Windows and Mirrors - Cotton - Florence Sprague - May/June 2022

There are concepts that I can hear explained and accept as true, but that I do not fully understand how to apply correctly and consistently in practice. Take physics. I memorized theorems and principles and plugged-in numbers well enough for high school physics, but the concepts never came naturally to me.

That is why I am seeking your help. Not with physics. With curriculum violence. One definition, from Curriculum Violence: America’s New Civil Rights Issue, uses this term to encompass, “the deliberate manipulation of academic programming in a manner that ignores or compromises the intellectual and psychological well-being of learners.” (Read about this book at Stephanie Jones, writing in “Ending Curriculum Violence” ( posits that the negative impact does not require “deliberate” action. She states that, “curriculum violence occurs when educators and curriculum writers have constructed a set of lessons that damage or otherwise adversely affect students intellectually and emotionally.”

My musings on this concept began with a snippet in the news about a family that was upset that middle school students were presented with cotton plants as part of a history assignment. The parents felt that the cotton plant was triggering trauma for Black students ( A little searching found that this was not a unique assignment, though the details of how the cotton was presented varied (see, e.g., We cannot know the intentions of the teachers, but at minimum the verbiage and presentation were insensitive. As I first read of these, I feared that I could have made a similar mistake.

That meant more research, which was when I found Jones’ article in the online education magazine Learning for Justice (formerly Teaching Tolerance). She recalled a similar instance in her own childhood education, and gave me the term curriculum violence in which to categorize it. Jones has created her own database of such troubling incidents ( I can definitely see how the manner in which a topic is taught could be hurtful and harmful to youth, but I struggle with applying the abstract concept to all cotton plants in all situations. Are the plants always off-limits? Was it the manner of presentation? Was it that the teacher was white? Was it the age of the students? Are the distraught families okay with the discussion of cotton plantation life? Too many details elude me and the nuances are many and still murky to me. It feels like this could be a doorway to a deeper grasp of an important element in more equitable education. I want to understand this better.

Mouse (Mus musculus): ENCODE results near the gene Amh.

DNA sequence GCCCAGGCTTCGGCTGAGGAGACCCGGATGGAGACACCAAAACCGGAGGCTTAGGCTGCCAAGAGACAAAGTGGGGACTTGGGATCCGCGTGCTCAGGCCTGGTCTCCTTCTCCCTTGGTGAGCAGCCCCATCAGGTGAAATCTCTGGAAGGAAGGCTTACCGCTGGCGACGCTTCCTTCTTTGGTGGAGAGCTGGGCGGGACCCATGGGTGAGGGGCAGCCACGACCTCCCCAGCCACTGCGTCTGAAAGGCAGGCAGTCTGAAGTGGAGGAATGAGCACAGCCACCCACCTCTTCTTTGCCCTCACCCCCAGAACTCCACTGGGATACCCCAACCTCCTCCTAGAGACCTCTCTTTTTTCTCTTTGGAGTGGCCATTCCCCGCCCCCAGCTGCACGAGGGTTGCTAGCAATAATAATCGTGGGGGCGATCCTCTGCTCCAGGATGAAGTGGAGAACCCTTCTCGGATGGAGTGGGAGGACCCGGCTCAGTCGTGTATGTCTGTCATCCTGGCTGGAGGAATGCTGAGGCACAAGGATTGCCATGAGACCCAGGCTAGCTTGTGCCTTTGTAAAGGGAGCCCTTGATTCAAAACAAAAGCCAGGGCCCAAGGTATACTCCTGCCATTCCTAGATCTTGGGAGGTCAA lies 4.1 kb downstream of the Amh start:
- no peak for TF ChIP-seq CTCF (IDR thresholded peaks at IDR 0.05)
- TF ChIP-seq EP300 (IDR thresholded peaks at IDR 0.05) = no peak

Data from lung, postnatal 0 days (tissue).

Learning for Justice also offered me another example of the misuse of cotton that feels clearer to me ( by Cory Collins). In the first example in this article a university president serves collard greens and macaroni and cheese to Black students around a table decorated with a centerpiece containing cotton stalks. When confronted by offended students, he did not immediately apologize, but defended his choice of décor.

Collins wrote, “In culturally responsive teaching, in history instruction and in critical literacy studies, a common axiom applies: Consider the context. The history. The power dynamics. The biases held by the narrator. The stories left off the page.” Understanding objections, “requires unpacking why, for many Black people and people of color, raw cotton is a symbol of racial terror...Time and time again, people who hold social power quell the voices of those who hold less, dismissing their message as political correctness and blaming them for taking offense rather than asking, ‘Why?’”

Who do I ask when I am not a party to the story?

It is crucial that we teach history accurately, not in a sanitized version. (Read one Black student’s perspective on this at One challenge seems to be in helping white educators speak about the ugly parts of our national history in respectful ways. Another comes from the muddying of these waters by the angry outrage of white parents in a number of states seeking to protect their children from negative feelings, using this protectiveness to seek to justify the dilution of history lessons.

Students Black and white also need to be guided in thinking about themselves in contemporary terms, responsible for their own behavior today, while accurately informed of past.

Paraphrasing H. Adam Harris—we always need harm reduction, harm prevention, and harm repair. I have made some progress in thinking about this complex topic. Do you know of readings, analogies, or insights to help me go further?